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‘Football is not just a male sport’: The Eagles’ girls’ high school flag football league is breaking down barriers

The Eagles launched a flag football league that's providing girls the opportunity to play in a league of their own.

St. Hubert’s quarterback # 5 Mariah Riddick looks for running room during the St. Hubert’s vs Hill-Freedman World Academy girls flag football game at Benjamin Johnson Stadium.
St. Hubert’s quarterback # 5 Mariah Riddick looks for running room during the St. Hubert’s vs Hill-Freedman World Academy girls flag football game at Benjamin Johnson Stadium.Read moreELIZABETH ROBERTSON / Staff Photographer

After Mariah Riddick speeds past three defenders, the junior quarterback for the St. Hubert Catholic High School for Girls flag football team zooms ahead, and picks up nearly 20 yards, pushing her team closer to the end zone. Riddick is mobbed by her teammates before they huddle to dial up the next play on this recent Friday afternoon at a field in North Philadelphia.

Similar celebrations have occurred on fields across the city over the past several weeks, as the city’s NFL team recently launched a girls’ high school flag football league. The Eagles initiative has provided more opportunities in the sport for young women across the region, especially for Riddick and her teammates who attend an all-girls school.

Riddick detailed the challenges she has faced growing up and playing a sport that has been widely viewed as male-dominant.

“Being a girl who loves and plays football at my age is hard when trying to prove yourself as a football player,” Riddick said. “Many boys doubt my true love for the sport and my ability to play. It was hard when boys wouldn’t let me play with them. I feel now as this league is growing more, more people are starting to see that girls have what it takes to play football — and be successful at it.

“Representation matters when it comes to young people who are still trying to figure out who they are. When you love something with a passion but don’t see anyone who looks like you, it can degrade and lead people to lose hope that it is truly possible to follow your dreams. So when young girls see my teammates and me, they might think to themselves, ‘Wow, I never knew girls could play football. I want to play, too.’”

The Eagles also partnered with the NFL Foundation to make a $100,000 donation to Leveling the Playing Field, whose mission is to redistribute equipment to expand access and equity within youth sports and recreation programs in under-resourced communities. Through this partnership, the Eagles are helping distribute about 6,000 sports bras to girls across the School District of Philadelphia.

According to the team, the Eagles are the first NFL franchise to back female youth athletes from their community in this capacity.

“Ultimately, we are attempting to remove barriers,” said Jen Kavanagh, the Eagles’ senior vice president of media and marketing. “Barriers to entry for girls who want to play sports and football in particular. We are creating a path that we are hoping leads to girls football being a sanctioned sport.”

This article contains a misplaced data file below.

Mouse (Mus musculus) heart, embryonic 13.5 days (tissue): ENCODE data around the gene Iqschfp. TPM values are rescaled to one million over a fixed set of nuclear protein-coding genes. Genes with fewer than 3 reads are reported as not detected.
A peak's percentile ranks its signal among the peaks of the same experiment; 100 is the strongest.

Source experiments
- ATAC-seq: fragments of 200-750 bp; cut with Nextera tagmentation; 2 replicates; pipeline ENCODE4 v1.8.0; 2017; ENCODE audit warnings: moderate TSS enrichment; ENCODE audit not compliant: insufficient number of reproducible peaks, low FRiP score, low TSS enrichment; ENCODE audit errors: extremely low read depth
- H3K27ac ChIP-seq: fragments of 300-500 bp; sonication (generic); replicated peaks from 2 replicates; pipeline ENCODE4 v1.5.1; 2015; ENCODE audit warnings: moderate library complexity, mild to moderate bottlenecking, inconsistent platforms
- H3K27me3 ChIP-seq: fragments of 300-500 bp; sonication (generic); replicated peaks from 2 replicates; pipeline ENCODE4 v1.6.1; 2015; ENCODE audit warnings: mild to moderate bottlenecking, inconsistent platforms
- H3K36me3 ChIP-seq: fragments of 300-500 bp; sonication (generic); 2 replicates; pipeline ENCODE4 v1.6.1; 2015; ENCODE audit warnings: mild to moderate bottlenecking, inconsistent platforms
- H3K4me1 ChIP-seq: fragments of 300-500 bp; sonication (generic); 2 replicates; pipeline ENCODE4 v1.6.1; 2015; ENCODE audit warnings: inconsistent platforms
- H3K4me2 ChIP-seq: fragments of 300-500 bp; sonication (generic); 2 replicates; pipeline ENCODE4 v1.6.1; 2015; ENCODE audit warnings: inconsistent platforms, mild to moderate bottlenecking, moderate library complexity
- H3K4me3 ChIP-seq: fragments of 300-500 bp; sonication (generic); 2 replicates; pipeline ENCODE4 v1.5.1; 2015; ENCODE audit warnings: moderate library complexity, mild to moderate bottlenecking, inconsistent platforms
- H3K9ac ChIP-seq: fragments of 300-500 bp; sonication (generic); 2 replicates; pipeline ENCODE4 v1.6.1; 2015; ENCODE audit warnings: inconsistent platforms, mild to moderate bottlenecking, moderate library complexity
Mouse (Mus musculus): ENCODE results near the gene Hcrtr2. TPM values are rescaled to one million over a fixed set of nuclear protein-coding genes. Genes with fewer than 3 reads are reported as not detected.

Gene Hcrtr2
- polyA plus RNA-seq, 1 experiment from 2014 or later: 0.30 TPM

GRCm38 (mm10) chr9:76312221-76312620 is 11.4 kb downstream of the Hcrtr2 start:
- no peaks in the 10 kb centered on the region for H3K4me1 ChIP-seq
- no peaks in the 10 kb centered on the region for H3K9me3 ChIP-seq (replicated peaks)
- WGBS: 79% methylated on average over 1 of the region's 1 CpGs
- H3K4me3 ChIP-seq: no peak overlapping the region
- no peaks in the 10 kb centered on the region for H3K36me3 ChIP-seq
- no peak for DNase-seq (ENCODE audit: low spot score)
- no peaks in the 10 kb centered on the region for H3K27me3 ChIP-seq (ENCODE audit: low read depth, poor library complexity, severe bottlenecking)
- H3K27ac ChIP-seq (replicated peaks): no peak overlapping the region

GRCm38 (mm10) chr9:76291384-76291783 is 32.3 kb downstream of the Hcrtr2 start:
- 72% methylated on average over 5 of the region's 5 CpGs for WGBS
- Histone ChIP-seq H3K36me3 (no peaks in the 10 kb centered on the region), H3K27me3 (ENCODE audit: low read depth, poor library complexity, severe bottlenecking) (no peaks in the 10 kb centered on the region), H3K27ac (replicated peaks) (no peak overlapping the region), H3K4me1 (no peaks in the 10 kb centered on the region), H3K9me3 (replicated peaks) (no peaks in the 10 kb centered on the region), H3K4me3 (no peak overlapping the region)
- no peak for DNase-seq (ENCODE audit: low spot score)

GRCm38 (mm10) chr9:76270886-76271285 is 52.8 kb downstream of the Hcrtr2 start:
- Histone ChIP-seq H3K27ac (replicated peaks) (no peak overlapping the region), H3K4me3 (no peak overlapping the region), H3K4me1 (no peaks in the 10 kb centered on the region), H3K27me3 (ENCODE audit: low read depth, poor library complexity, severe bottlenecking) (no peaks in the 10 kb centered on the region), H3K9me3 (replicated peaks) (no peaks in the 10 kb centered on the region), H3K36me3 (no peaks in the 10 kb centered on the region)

With 16 schools participating in the first season, including public and private schools, the Eagles aspire to expand the league to more than 100 teams over the next several years.

To help kick off the league’s inaugural season, the Eagles hosted a girls’ flag football jamboree last month at Lincoln Financial Field last month. All schools involved were invited to play their first game inside the Linc.

“When my team and I were in the tunnel about to run out onto the field,” Riddick said, “I felt like an actual Eagles player.”

The event featured a stadium tour, and many of the girls had an opportunity to interact with Eagles tight end Tyree Jackson.

Riddick says she models her game after that of Eagles quarterback Jalen Hurts, who has been a champion for empowering women in sports. During the NFL’s My Cause, My Cleats initiative from this past season, Hurts represented the Women’s Sports Foundation across his cleats.

“A lot of our players have expressed passion in youth sports and getting females more involved,” said Daniel Levy, the Eagles’ youth football and community relations manager. “The more that we work on this program, we’ll be able to integrate more of our players in years to come. This is only the beginning of a historical chapter.”

St. Hubert’s players sense it’s just the beginning as well.

Said senior Cerena O’Neill: “As young women, we have come far in history. I’m glad to be a part of a program that can show future generations that football is not just a male sport. Women are strong, fierce, and resilient. I hope through our program we are paving the way to one day see a Women’s National Football League.”

The culmination of the inaugural season of the girls’ flag football league will be the league’s playoffs and championship at Lincoln Financial Field in May.

Another inclusion from this groundbreaking initiative: The Eagles recently informed some girls from the league that they’ve been invited to attend this week’s NFL draft in Las Vegas. As part of the trip, the selected participants will announce the Eagles’ picks on Day 2 of the draft on Friday.

“From the airplane ride to being on stage,” Riddick said, “I expect the draft to be a moment I’ll never forget.”